For information on the different neighbourhoods to live in in Singapore, check out the guide from Expat Living. KRIB is another great resource for anyone moving to Singapore. Through their personalised real estate search, KRIB help you discover the best and most suitable place to buy or rent in Singapore.
Cost of living in Singapore
The cost of living in Singapore will vary depending on where you lived in Australia before, and of course where you choose to live in Singapore. For a full breakdown of housing, utilities, groceries, eating out and more, use Budget Direct’s cost of living comparison guide.
Healthcare in Singapore
The healthcare system in Singapore is among one of the best in the world. Both public and private healthcare are similar in cost. Anyone earning a decent salary normally opts for private cover just to cut down on waiting times. It is important to take out a comprehensive health insurance policy. Expats do not qualify for the subsidies that locals and citizens are entitled to.
For advice and great expat health insurance why not check out Pacific Prime.
Navigating life in Singapore
For any Australian planning a move to Singapore, it might be handy to know some important facts, if you didn’t already, before stepping onto the plane.
|Currency||Singapore Dollar (SGD)|
|Drive on||Left hand side|
|International dialling code||+65|
|Emergency number||995 (ambulance and fire) | 999 for police|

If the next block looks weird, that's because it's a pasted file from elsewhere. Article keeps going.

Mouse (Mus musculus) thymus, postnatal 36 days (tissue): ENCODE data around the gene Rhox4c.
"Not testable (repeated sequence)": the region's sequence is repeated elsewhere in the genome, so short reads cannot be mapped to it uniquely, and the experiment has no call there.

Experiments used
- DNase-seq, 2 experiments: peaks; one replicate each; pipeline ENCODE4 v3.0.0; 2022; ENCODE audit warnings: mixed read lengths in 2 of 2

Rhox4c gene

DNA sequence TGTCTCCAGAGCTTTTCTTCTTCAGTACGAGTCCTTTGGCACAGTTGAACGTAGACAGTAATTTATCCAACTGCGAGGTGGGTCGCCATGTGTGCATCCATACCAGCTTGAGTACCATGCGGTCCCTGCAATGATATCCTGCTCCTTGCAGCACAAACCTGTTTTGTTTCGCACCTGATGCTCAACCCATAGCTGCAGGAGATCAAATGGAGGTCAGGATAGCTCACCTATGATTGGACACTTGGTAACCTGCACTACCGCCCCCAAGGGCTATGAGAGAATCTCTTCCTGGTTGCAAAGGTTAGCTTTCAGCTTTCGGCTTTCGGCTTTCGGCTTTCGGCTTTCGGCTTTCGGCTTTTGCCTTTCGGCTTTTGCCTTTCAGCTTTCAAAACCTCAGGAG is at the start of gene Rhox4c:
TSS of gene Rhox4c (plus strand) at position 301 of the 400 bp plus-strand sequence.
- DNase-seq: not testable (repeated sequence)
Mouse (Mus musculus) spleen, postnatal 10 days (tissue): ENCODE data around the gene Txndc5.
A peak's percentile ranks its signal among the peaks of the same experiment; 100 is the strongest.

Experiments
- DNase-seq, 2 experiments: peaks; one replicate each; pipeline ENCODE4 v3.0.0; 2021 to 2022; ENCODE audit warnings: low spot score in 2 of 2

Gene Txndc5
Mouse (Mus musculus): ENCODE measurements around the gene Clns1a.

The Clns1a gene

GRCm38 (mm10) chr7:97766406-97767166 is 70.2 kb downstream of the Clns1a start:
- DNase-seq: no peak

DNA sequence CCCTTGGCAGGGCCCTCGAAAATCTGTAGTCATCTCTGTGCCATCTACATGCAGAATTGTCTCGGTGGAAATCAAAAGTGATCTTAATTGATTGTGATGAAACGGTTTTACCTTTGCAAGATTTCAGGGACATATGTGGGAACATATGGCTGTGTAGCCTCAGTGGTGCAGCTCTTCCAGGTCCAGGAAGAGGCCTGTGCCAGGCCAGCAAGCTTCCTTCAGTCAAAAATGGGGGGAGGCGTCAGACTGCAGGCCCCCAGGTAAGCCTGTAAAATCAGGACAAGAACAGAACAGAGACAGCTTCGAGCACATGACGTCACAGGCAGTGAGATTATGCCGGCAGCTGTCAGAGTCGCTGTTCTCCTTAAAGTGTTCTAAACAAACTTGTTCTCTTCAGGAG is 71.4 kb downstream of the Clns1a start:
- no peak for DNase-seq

|Electricity||230V | Plug G|
|Languages||English, Chinese (Mandarin), Malay and Tamil|
Singapore is known for being a cosmopolitan city and country for adopting four official languages.
English is the language of business and the first one to be taught in school.
Regarding education and learning English, students also study their mother tongue which can be Mandarin, Malay, or Tamil. Not only do students maintain their cultural heritage, they also have the chance to be bilingual, if not multi-lingual.
For expats and foreigners, the predominant usage of English means living and working in Singapore is easily adaptable, much more than other Asian countries.
Working in Singapore
Singapore is a hub for the financial, manufacturing and digital sectors. If you are moving to Singapore for work, definitely check out the Ministry of Manpower’s in-demand skills list. The Singaporean government are always actively looking to attract ‘foreign talent’ through initiatives run by the Ministry of Manpower.